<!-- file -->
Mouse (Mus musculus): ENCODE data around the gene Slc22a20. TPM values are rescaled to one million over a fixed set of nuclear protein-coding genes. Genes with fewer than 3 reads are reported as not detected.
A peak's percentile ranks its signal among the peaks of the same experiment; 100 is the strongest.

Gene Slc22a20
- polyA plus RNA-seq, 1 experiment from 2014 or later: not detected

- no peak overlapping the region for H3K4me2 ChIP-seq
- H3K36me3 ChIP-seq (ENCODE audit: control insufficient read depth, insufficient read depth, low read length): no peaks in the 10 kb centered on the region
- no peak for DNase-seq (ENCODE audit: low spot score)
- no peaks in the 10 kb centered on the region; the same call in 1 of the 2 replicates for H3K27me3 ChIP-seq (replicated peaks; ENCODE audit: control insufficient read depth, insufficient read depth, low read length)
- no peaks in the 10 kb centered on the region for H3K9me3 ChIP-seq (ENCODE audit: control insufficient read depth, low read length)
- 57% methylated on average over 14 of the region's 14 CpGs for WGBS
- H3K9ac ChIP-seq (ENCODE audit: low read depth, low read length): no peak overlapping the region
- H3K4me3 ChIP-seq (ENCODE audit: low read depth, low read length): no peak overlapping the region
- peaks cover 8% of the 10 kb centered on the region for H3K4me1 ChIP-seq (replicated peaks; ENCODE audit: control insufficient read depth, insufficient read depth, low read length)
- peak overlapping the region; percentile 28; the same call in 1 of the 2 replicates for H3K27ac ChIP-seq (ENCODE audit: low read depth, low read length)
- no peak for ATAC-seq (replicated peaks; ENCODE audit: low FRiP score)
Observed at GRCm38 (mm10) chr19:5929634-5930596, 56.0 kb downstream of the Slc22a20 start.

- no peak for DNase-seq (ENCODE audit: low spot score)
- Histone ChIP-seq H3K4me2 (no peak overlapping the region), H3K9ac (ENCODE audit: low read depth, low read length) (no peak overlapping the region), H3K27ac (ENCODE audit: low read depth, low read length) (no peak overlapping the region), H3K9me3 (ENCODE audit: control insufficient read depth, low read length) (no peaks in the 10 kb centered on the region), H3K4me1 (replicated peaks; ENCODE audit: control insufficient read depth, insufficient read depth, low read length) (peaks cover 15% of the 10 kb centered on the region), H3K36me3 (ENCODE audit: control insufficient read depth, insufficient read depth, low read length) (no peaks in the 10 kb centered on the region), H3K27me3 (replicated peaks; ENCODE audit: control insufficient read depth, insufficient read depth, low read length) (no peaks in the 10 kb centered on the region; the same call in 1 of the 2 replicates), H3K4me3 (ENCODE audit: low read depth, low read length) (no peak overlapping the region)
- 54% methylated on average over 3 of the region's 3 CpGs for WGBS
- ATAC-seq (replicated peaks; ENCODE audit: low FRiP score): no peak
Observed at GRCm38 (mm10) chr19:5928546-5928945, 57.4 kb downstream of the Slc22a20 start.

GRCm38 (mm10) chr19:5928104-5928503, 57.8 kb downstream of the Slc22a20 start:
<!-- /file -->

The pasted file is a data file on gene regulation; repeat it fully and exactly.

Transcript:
Mouse (Mus musculus): ENCODE data around the gene Slc22a20. TPM values are rescaled to one million over a fixed set of nuclear protein-coding genes. Genes with fewer than 3 reads are reported as not detected.
A peak's percentile ranks its signal among the peaks of the same experiment; 100 is the strongest.

Gene Slc22a20
- polyA plus RNA-seq, 1 experiment from 2014 or later: not detected

- no peak overlapping the region for H3K4me2 ChIP-seq
- H3K36me3 ChIP-seq (ENCODE audit: control insufficient read depth, insufficient read depth, low read length): no peaks in the 10 kb centered on the region
- no peak for DNase-seq (ENCODE audit: low spot score)
- no peaks in the 10 kb centered on the region; the same call in 1 of the 2 replicates for H3K27me3 ChIP-seq (replicated peaks; ENCODE audit: control insufficient read depth, insufficient read depth, low read length)
- no peaks in the 10 kb centered on the region for H3K9me3 ChIP-seq (ENCODE audit: control insufficient read depth, low read length)
- 57% methylated on average over 14 of the region's 14 CpGs for WGBS
- H3K9ac ChIP-seq (ENCODE audit: low read depth, low read length): no peak overlapping the region
- H3K4me3 ChIP-seq (ENCODE audit: low read depth, low read length): no peak overlapping the region
- peaks cover 8% of the 10 kb centered on the region for H3K4me1 ChIP-seq (replicated peaks; ENCODE audit: control insufficient read depth, insufficient read depth, low read length)
- peak overlapping the region; percentile 28; the same call in 1 of the 2 replicates for H3K27ac ChIP-seq (ENCODE audit: low read depth, low read length)
- no peak for ATAC-seq (replicated peaks; ENCODE audit: low FRiP score)
Observed at GRCm38 (mm10) chr19:5929634-5930596, 56.0 kb downstream of the Slc22a20 start.

- no peak for DNase-seq (ENCODE audit: low spot score)
- Histone ChIP-seq H3K4me2 (no peak overlapping the region), H3K9ac (ENCODE audit: low read depth, low read length) (no peak overlapping the region), H3K27ac (ENCODE audit: low read depth, low read length) (no peak overlapping the region), H3K9me3 (ENCODE audit: control insufficient read depth, low read length) (no peaks in the 10 kb centered on the region), H3K4me1 (replicated peaks; ENCODE audit: control insufficient read depth, insufficient read depth, low read length) (peaks cover 15% of the 10 kb centered on the region), H3K36me3 (ENCODE audit: control insufficient read depth, insufficient read depth, low read length) (no peaks in the 10 kb centered on the region), H3K27me3 (replicated peaks; ENCODE audit: control insufficient read depth, insufficient read depth, low read length) (no peaks in the 10 kb centered on the region; the same call in 1 of the 2 replicates), H3K4me3 (ENCODE audit: low read depth, low read length) (no peak overlapping the region)
- 54% methylated on average over 3 of the region's 3 CpGs for WGBS
- ATAC-seq (replicated peaks; ENCODE audit: low FRiP score): no peak
Observed at GRCm38 (mm10) chr19:5928546-5928945, 57.4 kb downstream of the Slc22a20 start.

GRCm38 (mm10) chr19:5928104-5928503, 57.8 kb downstream of the Slc22a20 start: